How is it that cells manage to regulate their shape and organization during embryonic development in order to form the various tissues and diverse body plans seen in adult organisms?
In most circumstances, cells utilize the coordinated efforts of signaling pathways, effector proteins, cytoskeletal networks, and contractile myosins to elicit the changes in cell morphology needed toform tissues and structures with beautiful and elaborate architecture. Understanding the regulation and integration of these cellular components, pathways, and networks in these fascinating processes is the main objective of the work in the Hildebrand lab. We use a variety of genetic, cellular, biochemical, molecular, and structural approaches to understand how cell and tissue morphology is regulated. We are currently studying the function and regulation of the Shroom family of proteins as a model to understand these processes.
Using numerous in vivo and in vitro model systems and approaches, we have shown that Shroom proteins are a family of actin-associated scaffolding molecules that control cellular architecture and tissue morphology during processes such as neural tube closure (Figure 1), kidney formation, vascularization (Figure 2), and Drosophila tissue morphogenesis (Figure 3).To date we have characterized the functions of vertebrate Shroom2, 3, and 4 and the ortholog of Shroom,from Drosophila melanogaster. It appears that all Shroom proteins control cell and tissue architecture by regulating the distribution of contractile actomyosin networks.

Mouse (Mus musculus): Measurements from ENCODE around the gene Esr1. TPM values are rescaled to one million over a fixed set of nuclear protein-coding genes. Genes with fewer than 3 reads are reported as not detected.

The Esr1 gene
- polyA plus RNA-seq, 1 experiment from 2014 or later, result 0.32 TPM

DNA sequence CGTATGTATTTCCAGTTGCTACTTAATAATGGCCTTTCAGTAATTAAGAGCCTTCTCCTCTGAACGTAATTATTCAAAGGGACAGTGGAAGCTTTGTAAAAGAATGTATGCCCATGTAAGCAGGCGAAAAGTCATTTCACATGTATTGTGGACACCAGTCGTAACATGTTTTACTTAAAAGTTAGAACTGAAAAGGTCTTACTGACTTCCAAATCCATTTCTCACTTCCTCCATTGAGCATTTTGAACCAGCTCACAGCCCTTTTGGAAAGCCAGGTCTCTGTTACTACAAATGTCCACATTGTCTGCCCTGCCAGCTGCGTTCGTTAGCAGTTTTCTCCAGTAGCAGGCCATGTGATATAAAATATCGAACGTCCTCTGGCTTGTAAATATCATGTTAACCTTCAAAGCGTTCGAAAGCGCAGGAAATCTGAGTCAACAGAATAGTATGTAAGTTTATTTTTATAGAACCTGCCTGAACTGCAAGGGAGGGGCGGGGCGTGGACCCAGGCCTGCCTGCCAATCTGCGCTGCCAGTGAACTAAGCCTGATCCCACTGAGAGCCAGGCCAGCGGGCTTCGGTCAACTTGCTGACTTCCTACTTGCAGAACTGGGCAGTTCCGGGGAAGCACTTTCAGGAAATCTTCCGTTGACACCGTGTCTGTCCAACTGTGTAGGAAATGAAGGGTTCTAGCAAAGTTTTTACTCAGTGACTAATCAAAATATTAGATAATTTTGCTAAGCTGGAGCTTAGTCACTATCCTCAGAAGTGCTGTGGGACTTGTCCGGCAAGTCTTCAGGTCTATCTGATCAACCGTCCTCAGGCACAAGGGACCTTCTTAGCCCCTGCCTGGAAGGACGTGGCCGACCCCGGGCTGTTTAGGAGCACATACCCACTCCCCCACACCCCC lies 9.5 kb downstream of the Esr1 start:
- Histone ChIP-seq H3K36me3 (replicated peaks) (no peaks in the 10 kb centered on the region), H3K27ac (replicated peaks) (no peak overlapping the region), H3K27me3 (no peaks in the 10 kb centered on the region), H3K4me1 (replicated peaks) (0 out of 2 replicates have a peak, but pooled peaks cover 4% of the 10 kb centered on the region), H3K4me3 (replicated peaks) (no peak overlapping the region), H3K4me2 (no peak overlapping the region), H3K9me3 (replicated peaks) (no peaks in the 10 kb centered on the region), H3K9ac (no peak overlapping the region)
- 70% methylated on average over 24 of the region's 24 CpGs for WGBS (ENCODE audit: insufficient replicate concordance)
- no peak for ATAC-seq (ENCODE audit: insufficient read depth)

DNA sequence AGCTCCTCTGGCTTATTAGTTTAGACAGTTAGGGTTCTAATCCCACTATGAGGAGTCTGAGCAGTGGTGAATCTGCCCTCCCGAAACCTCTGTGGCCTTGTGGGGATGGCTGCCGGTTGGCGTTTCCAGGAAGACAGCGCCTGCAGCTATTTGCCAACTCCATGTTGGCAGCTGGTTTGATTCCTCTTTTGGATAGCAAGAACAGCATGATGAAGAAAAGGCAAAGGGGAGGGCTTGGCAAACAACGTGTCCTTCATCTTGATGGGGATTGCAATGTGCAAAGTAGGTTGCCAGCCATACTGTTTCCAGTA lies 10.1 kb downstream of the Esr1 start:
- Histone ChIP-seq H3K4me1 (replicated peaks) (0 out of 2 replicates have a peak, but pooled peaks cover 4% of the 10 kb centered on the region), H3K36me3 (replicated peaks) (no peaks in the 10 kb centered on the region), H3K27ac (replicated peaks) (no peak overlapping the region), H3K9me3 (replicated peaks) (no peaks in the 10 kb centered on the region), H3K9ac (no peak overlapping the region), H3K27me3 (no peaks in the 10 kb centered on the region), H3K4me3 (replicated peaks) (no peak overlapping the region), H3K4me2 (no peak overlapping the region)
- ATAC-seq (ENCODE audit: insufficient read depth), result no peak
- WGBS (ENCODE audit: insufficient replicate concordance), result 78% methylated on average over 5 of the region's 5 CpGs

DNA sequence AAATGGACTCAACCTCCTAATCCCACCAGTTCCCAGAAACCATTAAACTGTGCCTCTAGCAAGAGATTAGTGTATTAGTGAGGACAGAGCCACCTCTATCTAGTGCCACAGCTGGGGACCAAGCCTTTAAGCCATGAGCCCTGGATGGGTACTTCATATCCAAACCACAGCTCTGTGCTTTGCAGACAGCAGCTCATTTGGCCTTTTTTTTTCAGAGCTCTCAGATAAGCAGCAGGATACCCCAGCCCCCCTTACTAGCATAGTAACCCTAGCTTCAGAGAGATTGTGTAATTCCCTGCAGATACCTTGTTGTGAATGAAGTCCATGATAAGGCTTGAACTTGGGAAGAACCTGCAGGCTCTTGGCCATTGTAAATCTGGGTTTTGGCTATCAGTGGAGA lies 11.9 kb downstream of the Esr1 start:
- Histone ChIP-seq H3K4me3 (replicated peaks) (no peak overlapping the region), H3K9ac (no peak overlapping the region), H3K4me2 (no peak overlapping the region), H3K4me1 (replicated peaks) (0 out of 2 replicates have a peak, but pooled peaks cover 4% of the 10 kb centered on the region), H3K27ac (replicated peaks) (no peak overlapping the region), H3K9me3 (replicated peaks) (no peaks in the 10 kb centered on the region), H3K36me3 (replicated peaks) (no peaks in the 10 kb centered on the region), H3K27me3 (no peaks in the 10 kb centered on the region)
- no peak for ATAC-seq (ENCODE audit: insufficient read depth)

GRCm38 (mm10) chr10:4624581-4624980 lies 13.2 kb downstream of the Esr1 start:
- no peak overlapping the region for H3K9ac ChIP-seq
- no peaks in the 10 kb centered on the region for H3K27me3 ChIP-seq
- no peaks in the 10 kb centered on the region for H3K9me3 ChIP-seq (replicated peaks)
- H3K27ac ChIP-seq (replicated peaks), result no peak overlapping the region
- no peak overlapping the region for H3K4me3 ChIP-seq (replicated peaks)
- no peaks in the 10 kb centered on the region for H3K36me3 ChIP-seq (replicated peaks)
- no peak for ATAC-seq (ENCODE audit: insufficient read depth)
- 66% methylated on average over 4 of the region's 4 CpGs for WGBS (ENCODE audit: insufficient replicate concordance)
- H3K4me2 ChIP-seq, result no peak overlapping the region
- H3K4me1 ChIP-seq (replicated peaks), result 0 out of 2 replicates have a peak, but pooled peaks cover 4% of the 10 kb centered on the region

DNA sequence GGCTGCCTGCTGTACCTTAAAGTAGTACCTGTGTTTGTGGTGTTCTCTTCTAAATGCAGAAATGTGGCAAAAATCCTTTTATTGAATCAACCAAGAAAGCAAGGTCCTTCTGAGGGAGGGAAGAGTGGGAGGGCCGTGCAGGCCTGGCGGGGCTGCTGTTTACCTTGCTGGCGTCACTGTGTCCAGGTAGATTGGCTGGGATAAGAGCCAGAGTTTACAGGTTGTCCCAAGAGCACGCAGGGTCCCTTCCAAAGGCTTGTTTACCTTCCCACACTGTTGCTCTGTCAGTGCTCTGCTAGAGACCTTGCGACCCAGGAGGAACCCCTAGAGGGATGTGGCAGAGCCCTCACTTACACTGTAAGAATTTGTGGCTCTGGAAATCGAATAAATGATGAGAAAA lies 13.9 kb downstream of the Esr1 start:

- Nisha Holay, undergraduate researcher
- Jad Hilal, undergraduate researcher
- Serena Tally, undergraduate researcher